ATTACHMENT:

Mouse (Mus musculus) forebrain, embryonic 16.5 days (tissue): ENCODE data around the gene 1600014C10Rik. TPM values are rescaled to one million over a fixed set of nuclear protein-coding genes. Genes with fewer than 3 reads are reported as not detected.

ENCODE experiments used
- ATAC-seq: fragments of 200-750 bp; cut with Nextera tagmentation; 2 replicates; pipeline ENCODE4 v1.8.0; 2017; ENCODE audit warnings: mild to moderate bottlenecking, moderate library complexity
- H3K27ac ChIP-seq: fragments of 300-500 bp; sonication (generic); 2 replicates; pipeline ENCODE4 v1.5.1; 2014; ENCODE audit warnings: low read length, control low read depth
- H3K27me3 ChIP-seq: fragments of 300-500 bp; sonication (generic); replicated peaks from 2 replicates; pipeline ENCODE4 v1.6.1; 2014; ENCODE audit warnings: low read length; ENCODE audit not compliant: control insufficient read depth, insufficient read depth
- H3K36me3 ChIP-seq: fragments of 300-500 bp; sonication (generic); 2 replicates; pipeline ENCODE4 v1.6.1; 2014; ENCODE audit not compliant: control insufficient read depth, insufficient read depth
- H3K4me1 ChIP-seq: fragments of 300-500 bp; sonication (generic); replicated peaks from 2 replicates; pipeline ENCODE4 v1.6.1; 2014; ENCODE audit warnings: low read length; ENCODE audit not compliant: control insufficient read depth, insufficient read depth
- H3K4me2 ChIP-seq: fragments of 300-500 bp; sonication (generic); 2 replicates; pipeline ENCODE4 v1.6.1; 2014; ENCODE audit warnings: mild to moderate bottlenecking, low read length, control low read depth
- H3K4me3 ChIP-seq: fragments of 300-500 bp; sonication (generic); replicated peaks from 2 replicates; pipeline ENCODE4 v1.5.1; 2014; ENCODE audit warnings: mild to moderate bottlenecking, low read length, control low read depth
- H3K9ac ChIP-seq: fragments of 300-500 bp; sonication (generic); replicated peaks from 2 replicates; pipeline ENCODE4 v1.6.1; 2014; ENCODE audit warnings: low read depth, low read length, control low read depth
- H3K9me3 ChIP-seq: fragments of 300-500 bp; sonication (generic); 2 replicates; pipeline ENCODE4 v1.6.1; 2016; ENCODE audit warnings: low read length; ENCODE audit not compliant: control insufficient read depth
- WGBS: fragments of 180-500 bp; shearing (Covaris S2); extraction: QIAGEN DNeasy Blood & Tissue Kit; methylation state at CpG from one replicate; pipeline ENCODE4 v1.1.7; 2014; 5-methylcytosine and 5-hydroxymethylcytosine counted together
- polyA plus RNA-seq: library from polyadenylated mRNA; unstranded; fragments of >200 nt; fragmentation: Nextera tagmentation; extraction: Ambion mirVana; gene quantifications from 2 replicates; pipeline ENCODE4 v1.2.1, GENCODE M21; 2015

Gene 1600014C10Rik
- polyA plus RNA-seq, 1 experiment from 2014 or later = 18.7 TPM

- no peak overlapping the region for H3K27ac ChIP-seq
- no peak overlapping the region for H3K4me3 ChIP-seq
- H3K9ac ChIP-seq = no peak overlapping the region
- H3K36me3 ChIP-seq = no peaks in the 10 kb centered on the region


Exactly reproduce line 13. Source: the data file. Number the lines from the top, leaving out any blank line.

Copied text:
- polyA plus RNA-seq: library from polyadenylated mRNA; unstranded; fragments of >200 nt; fragmentation: Nextera tagmentation; extraction: Ambion mirVana; gene quantifications from 2 replicates; pipeline ENCODE4 v1.2.1, GENCODE M21; 2015